Tag Archives: society


Finding My Soul In an Angry World


Such an angry world we live in. I’m sorry to say that I can’t live that way. It’s robbing me of my soul. I’m well aware that there is injustice in the world. I’m well aware that some people feel the need to take a stand when others feel the need to take a knee. We no longer talk. We yell because somehow along the path to adulthood, we were told that only our opinion counts. We are a society of egoists. Our balance is off; we are top heavy with alpha dogs. Why? Because we’ve forgotten or have never been taught how to engage in civilized discourse without baring our teeth. Instead, we step into the dog fighting ring willingly and focus our anger on others and bite when we disagree. Are we that afraid of not being heard that we can’t listen to others? Be outspoken. Care about your cause. Do something about it if you can. But for the sake of civility, peace and hope for the future, stop the name calling, let go of the anger. Be willing to listen, be willing to bend, be willing to sacrifice a little of yourself for others. Do something about your beliefs if you can. But whatever you do, be it a grand gesture or as simple as a smile, do it with a listening heart so that others can respond in kind.That’s true reforming power. I’m tired. I don’t have the energy or the desire to fight, but I will make an extra effort to focus on kindness in my little corner of the world. Naive, maybe, but maybe I’ll find my soul again somewhere along the journey. Peace.

When Men Wore Hats

Hubs and I were sitting in Arby’s today, eating our Sunday lunch and talking about today’s church service. It’s our usual routine. Church, lunch, chat. A little people-watching always goes along with that, as we share communion of Arby’s sandwiches with our fellow man … and woman. I love to observe people. I don’t do it to judge; I do it because they interest me. Today, I watched a larger, middle-aged woman in stretch capris and a pink hoodie order food with a small man in green shorts over black sweat pants and orange socks. A man dressed all in tattered black proved that he could indeed mix colors by showing me his upper butt crack. Pasty white on black – the “in” colors of 2014. (Okay, butt crack always makes me judge a little.) A tidy older woman with coifed hair and blue jeans came in, followed by a family with four children who hadn’t visited a bathtub in a week. We see all kinds during our Sunday ritual.

On this particular Sunday, Hubs had performed double duty for choir. He had sung with his all men’s singing group for our first service. When they perform, they wear suits and matching ties. Men looking dapper – mmm, gotta love it. So, when the full chancel choir entered the sanctuary for the second service, a number of the men who sang at the first service were also present in the full choir for the second service. As I sat in the back pew (where every good Christian sits) and watched the choir enter, I was impressed by how classy and well-groomed they looked. In our laid-back church, people wear whatever they want. Most of the time, it’s dressy casual, but there’s always a mix of blue jeans and suits. To see that many suits all at once in the choir loft was a real treat.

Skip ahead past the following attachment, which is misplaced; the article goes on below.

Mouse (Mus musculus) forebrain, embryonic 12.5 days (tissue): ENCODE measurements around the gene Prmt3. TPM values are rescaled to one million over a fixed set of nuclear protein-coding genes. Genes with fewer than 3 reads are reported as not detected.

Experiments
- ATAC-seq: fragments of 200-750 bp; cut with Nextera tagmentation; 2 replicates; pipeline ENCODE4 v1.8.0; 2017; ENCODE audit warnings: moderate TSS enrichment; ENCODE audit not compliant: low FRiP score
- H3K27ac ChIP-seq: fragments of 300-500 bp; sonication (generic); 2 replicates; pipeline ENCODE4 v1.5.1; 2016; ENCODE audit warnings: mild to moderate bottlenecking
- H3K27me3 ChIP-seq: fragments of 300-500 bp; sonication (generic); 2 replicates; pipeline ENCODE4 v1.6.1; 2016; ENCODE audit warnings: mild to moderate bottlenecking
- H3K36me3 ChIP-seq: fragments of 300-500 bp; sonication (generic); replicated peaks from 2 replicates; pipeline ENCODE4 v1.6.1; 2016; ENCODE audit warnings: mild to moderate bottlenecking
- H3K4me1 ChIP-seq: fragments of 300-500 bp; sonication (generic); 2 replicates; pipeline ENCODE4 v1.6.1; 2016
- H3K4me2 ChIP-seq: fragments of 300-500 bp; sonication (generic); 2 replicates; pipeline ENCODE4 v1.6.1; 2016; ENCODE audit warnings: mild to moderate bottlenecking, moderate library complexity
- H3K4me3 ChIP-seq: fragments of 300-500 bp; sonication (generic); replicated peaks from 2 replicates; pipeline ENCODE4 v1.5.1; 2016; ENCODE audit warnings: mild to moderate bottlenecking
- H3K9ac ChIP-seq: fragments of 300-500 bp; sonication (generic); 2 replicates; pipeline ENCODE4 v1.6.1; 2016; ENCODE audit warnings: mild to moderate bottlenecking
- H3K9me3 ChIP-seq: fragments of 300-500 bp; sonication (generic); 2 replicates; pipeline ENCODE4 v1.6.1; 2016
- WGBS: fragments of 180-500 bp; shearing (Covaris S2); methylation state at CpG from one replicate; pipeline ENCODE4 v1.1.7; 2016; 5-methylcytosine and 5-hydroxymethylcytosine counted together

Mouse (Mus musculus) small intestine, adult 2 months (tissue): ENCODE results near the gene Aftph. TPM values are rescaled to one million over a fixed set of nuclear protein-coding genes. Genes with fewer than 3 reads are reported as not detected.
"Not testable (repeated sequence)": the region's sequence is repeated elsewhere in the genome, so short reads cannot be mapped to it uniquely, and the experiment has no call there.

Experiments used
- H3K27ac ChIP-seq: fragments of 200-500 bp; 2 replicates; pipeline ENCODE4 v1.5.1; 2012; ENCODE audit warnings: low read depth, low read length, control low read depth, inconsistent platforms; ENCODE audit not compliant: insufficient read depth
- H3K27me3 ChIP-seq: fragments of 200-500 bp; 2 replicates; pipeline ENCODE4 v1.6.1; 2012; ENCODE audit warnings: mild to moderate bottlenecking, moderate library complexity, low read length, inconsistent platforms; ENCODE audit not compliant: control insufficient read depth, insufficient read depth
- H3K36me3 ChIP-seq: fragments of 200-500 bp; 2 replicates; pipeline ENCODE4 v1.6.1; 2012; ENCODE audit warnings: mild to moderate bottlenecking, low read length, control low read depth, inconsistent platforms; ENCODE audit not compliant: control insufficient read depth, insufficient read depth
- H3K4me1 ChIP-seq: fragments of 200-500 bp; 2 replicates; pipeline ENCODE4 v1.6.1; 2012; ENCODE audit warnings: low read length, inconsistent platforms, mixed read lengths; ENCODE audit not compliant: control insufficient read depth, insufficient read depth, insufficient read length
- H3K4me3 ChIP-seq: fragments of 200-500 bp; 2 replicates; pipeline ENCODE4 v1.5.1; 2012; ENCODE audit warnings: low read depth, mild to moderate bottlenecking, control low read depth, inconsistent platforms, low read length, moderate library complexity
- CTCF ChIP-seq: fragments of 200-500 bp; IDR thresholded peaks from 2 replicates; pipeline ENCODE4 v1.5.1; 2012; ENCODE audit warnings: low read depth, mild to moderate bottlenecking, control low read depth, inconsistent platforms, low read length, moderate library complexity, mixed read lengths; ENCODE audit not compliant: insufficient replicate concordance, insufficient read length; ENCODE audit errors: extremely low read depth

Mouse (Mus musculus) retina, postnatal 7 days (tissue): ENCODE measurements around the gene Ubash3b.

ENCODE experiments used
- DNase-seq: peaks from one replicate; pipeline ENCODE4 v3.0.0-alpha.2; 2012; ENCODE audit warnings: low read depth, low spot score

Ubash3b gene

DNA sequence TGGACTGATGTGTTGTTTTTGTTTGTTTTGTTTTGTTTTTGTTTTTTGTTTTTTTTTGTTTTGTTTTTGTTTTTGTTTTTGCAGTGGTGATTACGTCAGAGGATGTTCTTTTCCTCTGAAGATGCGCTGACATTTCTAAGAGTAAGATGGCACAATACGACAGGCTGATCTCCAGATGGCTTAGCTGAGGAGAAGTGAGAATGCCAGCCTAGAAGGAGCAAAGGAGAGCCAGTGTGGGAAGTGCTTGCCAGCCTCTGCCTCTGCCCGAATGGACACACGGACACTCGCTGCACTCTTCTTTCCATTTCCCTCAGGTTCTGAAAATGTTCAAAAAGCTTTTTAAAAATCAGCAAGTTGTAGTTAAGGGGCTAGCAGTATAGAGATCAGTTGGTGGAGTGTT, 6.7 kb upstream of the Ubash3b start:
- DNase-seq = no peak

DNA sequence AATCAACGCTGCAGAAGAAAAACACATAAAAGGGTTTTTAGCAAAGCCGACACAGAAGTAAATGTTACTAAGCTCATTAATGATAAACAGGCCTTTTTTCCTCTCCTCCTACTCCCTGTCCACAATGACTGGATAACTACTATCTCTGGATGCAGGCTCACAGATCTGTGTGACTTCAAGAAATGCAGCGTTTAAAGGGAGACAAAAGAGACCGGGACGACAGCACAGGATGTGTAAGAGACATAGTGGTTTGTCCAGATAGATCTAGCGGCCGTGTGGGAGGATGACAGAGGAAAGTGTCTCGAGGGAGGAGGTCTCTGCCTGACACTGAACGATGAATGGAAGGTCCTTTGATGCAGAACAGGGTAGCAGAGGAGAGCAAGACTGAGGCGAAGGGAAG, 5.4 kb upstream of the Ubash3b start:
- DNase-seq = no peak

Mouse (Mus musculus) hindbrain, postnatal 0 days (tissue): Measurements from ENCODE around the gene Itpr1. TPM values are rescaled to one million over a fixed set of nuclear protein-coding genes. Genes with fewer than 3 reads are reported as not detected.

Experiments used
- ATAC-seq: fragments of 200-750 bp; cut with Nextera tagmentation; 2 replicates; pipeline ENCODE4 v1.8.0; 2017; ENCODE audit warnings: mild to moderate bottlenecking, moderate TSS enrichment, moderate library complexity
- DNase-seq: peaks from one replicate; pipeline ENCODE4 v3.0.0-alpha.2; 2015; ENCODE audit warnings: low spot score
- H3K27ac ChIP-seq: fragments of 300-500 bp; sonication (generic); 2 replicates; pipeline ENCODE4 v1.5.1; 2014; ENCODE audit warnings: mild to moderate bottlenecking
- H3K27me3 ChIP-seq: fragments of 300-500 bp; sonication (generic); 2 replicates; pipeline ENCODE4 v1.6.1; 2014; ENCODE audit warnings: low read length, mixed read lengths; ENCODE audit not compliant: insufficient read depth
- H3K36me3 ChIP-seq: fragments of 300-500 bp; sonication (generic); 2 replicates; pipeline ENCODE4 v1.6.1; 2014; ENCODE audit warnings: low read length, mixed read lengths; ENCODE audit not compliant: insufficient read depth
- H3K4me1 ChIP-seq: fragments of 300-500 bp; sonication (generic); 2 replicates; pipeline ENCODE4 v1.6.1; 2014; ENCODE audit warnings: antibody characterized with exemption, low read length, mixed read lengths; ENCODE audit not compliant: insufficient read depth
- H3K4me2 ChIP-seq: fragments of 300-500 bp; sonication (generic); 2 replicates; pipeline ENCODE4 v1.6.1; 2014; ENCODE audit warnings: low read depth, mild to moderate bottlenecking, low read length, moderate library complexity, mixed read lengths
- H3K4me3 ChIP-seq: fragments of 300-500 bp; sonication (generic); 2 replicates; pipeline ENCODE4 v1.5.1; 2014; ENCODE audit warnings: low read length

At lunch, after the obligatory, covert people-watching, Hubs and I discussed the morning’s service. I mentioned how well-groomed the men in the choir had looked. Hubs agreed. I was about to remark about how slovenly society in general had become when I happened to glance around the restaurant. I saw the lady in pink and her companion on one side of us and the family with the kids on the other. If I had said that remark, even though it was a general one, I would have insulted most of the people in the restaurant, so I shut my trap.

Perhaps it’s me. I’ve been told that I’m too prissy for my own good, but to me, it just means that I hold myself to a standard of appearance that makes me comfortable. But I have to wonder when society began to believe that all forms of dress are appropriate at all times. Frankly, I blame the leisure suit.

I grew up in a time where a person wore his or her Sunday best to church. We dressed, and we dressed well. I remember playing with the fox stole of the prim, elderly woman who sat in front of us. The mouth clipped onto the tail, and the young me, maybe 6 or 7, would stroke the fox, petting it. When was the last time you saw a fox stole in church?


The ladies wore hats and never removed them. The men wore hats and always removed them. Suits and ties were de rigueur. My dad shined his shoes with tins of Kiwi polish every Saturday night. Dressed to the nines, we worshipped God in style.

Where has that mentality gone? I remember the first time a woman dared to wear dress slacks to church in the ‘70s. Titters and gasps rippled through the congregation as she walked down the center aisle to her pew. You’d have thought she was wearing slacks designed by Satan himself. The first time I wore dress slacks to church, I felt like I was sinning, so ingrained was the idea of wearing dresses for worship. Nowadays, I’ll admit to wearing jeans too, but they’re nice jeans. You know, the ones that aren’t ripped and still bleed dye in the wash. I can’t even tell you the last time I wore a dress. Or a hat and fox stole.

Today at church, it was refreshing to see that many men in suits and ties. I think it’s only right that if we are going to give God our best, then we should dress in our best. But then, does He really care what we wear when we’re doing His work? After all, John 3:16 does not say, “For God so loved the world of fashion, that He gave His only Son a Rolex, and whosoever believeth in His dress code shall have eternal good taste.” I still love to see a well-dressed person, so maybe a dress code for life wouldn’t be a bad idea, but it would certainly make people-watching at Arby’s a lot less interesting.